The Influence of Distance Feedback on Running Performance and Pacing Strategy During a 5km Time-Trial

Luke C McIlvenna, Chris Easton

Research output: Contribution to journalMeeting Abstract

Abstract

Few studies have explored the impact of distance feedback frequency on running performance.PURPOSE: To determine the effect of open (OF) and limited (LF) distance feedback in comparison to no feedback (NF) on pacing strategy and performance during a 5km treadmill time-trial (TT).METHODS: Eight trained middle-distance runners (36 ± 11 yrs, 65.6 ± 9.8 kg) completed three self-paced TTs with either LF, OF, or NF in a randomised counter-balanced design. In the LF trial, participants were informed of the distance covered after every km. In the other trials the distance covered was visible during the whole trial (OF) or only after completion of the 5 km (NF). Heart rate (HR) was recorded throughout and rating of perceived exertion (RPE) recorded every 2 min. Blood lactate (BL) concentration was measured before and after each TT. Differences in completion time and maximum HR between conditions were assessed using a one-way repeated measures ANOVA. Differences in running velocity (RV), HR, BL and RPE were assessed using a two-way repeated measures ANOVA.RESULTS: There was no significant difference in completion time between conditions (P=0.47, NF trial: 25:14 ± 3:12, LF trial: 24:29 ± 2:28, OF trial: 24:33 ± 2:40 min:s) although both OF and LF had a small positive effect on performance (d=0.23 and 0.29, respectively). There was a significant interaction effect of “condition” and “distance covered” on RV (P=0.03) suggesting divergent pacing strategies between feedback conditions. RV, however, was not different between conditions at each 0.5 km split (P>0.05). RPE increased during each trial (P<0.01), but was not different between conditions (P=0.78). BL increased following the TT (P<0.01) but was not different between conditions (P=0.13). There were no differences in mean HR between conditions (P=0.24) but maximum HR was higher in the OF TT compared to NF (P<0.01, d=0.40).CONCLUSION: These data suggest that access to either LF or OF during a 5 km TT can have a small positive effect on performance, likely due to a difference in pacing strategy. Participants in the NF condition adopted a conservative, slow-start strategy with pace increasing throughout the TT. RV was more variable in the OF and LF conditions. Middle-distance runners should therefore consider using distance feedback from GPS or similar during training and competitions.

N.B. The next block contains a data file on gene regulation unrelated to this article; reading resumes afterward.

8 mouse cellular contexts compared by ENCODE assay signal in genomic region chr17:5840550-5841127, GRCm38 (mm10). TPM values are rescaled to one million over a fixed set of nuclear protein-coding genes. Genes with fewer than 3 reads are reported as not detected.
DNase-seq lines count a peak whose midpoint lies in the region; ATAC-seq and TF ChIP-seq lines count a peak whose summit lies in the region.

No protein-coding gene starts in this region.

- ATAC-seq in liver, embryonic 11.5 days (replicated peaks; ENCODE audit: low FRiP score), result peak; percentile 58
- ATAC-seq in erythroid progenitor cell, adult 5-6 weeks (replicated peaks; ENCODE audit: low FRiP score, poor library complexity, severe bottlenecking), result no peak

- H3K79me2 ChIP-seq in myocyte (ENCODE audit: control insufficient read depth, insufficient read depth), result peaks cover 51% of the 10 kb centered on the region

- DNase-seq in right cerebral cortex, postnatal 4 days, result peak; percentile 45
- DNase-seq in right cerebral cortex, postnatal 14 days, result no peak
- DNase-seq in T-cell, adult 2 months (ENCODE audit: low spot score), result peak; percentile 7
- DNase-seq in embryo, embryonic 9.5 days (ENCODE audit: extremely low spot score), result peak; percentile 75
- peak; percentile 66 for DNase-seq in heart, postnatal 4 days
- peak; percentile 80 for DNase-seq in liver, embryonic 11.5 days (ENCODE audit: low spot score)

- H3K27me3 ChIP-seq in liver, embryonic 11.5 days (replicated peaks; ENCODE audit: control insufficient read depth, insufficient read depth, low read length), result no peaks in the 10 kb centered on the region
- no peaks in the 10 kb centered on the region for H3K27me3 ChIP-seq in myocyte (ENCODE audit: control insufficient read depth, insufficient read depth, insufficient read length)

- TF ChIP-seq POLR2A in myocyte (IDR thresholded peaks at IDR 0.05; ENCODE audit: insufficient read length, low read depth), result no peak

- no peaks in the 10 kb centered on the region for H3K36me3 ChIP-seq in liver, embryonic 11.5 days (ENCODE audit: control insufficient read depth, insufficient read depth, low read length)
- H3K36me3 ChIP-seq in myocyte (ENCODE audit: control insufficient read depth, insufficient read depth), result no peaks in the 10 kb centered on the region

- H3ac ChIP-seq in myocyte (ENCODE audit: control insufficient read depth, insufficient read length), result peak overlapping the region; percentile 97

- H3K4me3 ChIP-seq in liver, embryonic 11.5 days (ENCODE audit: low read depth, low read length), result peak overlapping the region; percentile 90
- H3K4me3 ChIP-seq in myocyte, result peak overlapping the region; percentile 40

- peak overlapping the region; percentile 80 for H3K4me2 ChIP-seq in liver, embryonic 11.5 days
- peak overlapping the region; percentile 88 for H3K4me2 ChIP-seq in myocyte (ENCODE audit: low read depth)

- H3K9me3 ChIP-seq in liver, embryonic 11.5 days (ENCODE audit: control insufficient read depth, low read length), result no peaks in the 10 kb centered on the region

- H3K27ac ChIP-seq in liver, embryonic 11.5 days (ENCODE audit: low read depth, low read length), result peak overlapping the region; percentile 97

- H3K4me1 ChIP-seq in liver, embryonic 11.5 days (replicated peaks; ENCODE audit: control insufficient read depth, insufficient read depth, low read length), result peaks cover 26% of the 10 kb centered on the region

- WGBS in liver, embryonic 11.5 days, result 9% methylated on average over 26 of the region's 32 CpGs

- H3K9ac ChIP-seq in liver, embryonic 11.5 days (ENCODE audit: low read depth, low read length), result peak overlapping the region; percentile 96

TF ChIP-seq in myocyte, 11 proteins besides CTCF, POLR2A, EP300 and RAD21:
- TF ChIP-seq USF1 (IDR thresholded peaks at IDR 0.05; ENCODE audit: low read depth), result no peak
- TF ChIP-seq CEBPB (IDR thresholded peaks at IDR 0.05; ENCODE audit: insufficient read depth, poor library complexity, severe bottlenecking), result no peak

Original languageEnglish
Pages (from-to)325-325
JournalMedicine & Science in Sports & Exercise
Volume47
Issue number5S
DOIs
Publication statusPublished - 2015

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